CO is well known on the Gunter for having strong opinions, especially about food and music. He loves being captain for fish research, but will not eat fish (nor sweet potatoes for that matter). A common theme of meal conversations is music; CO plays drums and guitar and is a self-described “music snob.” We have fun talking about various bands, new and old.

CO Donn Pratt

CO Don Pratt on the bridge.

One of the most experienced and highly respected of our crew is Jerome Taylor, our Chief Boatswain (pronounced “bosun”). Jerome is the leader of the deck crew. He keeps things running smoothly. As I watch Jerome walk around in his cheerful and hardworking manner, he is always looking, always checking every little thing. Each nut and bolt, each patch of rust that needs attention – Jerome doesn’t miss a thing. He knows this ship inside and out. He is a master of safety. As he teaches the newer guys how to run the winch, his mannerism is one of mutual respect, fun and serious at the same time.

Jerome has been with NOAA for 30 years now, and on the Gunter since NOAA acquired the ship in 1998. He lives right in Pascagoula, MS. I’ve only been here less than two weeks, but I can see what a great leader he is. When I grow up, I want to be like Jerome!

Jerome Taylor

Chief Bosun Jerome Taylor, refusing to look at the camera. No, he’s not grilling steaks; he’s operating the winch!

 

Challenge Yourself!

OK, y’all (yes, I’m in the south), I have a math problem for you! Remember, in the post where I described the bongos, I showed the flowmeter, and described how the volume of water filtered can be calculated? Let’s practice. The volume of water filtered is the area of the opening x the “length” of the stream of water flowing through the bongo.

V = area x length.

Remember how to calculate the area of a circle? I’ll let you review that on your own. The diameter (not radius) of a bongo net is 60 cm. We need the area in square meters, not cm. Can you make the conversion? (Hint: convert the radius to meters before you calculate.)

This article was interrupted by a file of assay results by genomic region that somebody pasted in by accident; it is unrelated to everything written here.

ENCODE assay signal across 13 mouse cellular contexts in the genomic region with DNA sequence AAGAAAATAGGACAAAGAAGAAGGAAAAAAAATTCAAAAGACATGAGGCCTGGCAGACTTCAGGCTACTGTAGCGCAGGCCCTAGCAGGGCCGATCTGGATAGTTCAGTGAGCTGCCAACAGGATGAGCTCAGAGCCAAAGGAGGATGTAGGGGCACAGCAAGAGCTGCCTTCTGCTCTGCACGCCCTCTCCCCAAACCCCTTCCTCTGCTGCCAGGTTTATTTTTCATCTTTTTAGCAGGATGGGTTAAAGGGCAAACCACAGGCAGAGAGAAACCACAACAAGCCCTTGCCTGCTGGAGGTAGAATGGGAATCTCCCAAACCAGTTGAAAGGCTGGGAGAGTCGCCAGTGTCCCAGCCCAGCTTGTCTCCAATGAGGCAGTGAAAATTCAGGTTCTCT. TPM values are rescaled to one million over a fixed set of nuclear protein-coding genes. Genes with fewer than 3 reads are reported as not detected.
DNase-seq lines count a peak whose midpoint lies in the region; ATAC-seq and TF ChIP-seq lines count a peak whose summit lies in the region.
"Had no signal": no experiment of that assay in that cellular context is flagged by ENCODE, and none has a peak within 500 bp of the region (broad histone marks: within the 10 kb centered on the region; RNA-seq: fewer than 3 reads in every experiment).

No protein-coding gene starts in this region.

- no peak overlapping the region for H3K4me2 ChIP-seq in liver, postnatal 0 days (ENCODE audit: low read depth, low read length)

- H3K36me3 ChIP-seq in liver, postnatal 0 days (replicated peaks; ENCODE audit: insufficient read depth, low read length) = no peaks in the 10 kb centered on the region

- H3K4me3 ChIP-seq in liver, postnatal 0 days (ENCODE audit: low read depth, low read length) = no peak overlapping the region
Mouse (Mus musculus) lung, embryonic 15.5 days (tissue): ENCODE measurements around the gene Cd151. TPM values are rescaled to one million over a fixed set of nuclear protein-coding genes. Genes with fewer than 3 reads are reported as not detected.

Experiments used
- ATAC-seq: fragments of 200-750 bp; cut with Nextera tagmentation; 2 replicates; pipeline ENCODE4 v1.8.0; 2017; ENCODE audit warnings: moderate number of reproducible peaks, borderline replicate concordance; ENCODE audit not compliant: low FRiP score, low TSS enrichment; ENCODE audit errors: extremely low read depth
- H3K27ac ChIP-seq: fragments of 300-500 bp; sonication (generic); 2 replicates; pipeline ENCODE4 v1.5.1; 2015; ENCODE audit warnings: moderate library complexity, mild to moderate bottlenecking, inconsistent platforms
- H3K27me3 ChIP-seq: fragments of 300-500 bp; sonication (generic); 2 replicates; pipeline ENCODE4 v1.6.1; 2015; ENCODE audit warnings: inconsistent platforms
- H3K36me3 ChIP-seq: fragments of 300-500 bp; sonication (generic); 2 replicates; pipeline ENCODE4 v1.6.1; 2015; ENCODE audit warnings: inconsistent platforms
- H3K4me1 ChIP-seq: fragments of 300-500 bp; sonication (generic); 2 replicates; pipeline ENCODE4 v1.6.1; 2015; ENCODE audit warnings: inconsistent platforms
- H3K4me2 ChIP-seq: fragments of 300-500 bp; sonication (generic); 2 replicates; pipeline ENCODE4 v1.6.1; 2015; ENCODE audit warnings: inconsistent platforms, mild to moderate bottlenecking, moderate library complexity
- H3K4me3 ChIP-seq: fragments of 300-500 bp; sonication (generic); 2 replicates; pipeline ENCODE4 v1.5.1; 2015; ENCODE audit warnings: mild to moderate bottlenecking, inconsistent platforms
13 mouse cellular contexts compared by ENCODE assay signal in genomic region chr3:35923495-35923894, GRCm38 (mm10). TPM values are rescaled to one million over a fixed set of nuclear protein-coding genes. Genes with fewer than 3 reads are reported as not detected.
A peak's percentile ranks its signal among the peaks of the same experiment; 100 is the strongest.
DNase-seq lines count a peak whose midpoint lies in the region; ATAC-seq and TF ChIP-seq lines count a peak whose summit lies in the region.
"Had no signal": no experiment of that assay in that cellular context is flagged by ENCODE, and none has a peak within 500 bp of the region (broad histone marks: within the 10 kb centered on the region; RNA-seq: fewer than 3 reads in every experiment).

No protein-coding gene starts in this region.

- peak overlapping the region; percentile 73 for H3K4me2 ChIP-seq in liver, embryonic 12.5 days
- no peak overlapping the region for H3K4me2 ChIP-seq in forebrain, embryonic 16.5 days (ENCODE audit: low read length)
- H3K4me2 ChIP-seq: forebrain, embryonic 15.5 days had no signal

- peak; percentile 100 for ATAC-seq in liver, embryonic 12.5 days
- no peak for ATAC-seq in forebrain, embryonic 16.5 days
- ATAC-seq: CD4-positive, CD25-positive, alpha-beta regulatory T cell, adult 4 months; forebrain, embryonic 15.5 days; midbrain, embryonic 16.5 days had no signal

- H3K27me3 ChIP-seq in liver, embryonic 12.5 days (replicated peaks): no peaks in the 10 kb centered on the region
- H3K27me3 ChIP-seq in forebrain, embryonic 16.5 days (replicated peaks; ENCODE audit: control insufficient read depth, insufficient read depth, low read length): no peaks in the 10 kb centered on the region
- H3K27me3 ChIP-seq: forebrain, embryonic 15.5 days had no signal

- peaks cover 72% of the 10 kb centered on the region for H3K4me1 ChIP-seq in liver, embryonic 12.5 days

Now, that flow meter is just a counter that ticks off numbers as it spins. In order to make that a usable number, we need to know how much distance each “click” is. So we have R, the rotor constant. It is .02687m.

R = .02687m

Here’s the formula:

Volume(m3) = Area(m2) x R(Fe – Fs) m

Fe = Ending flowmeter value; Fs = Starting flowmeter value

The right bongo net on one of the stations this morning had a starting flowmeter value of 031002. The ending flowmeter value was 068242.

You take it from here! What is the volume of water that went through the right bongo net this morning? If you get it right, I’ll buy you an ice cream cone next time I see you! 🙂

sunset

Sunset from the Gordon Gunter as we are heading east.

 

Jason Moeller: June 28, 2011

NOAA TEACHER AT SEA
JASON MOELLER
ONBOARD NOAA SHIP OSCAR DYSON
JUNE 11 – JUNE 30, 2011

NOAA Teacher at Sea: Jason Moeller
Ship: Oscar Dyson
Mission: Walleye Pollock Survey
Geographic Location: Whale Pass
Date: June 28-29, 2011

Ship Data
Latitude: 58.01 N
Longitude: -152.50 W
Wind: 23.95 knots
Surface Water Temperature: 9.4 degrees C
Air Temperature: 10.8 degrees C
Relative Humidity: 71%
Depth: 177.72 m

Personal Log

Welcome back, explorers!

Due to the injury to the deck hand, we are done fishing. Our trip has been cut a day short and we are now headed back to Kodiak. We should arrive tomorrow morning, and I will fly back home on the 30th.

The shortest route to Kodiak was through Whale Pass, a break in Kodiak Island. The pass made for some spectacular scenery.

The entrance to Whale Pass

The entrance to Whale Pass, from the back of the Oscar Dyson

Steep hills rolling down into the water were a common sight in the pass.

Steep hills rolling down into the water were a common sight in the pass.

nav point

An island with a navigational marker in whale pass.

mountain 1

There were some spectacular views of the mountains in the pass as well.

Mountains 2

Another view of the mountains.

Mountain 3

Another view of the mountains.

Mountain

And another...

mountain

Last one, I promise! We all liked the shape of this one.

waterfall

A waterfall drops away into the ocean.

The coolest part of the pass, though, is definitely the wildlife. We saw sea otters everywhere! Unfortunately, they were so fast and at a great enough distance that the following shot is the only decent one I was able to take.

otter

A sea otter at Whale Pass.

We also saw an animal that I have been hoping to see for a long time.

killer whales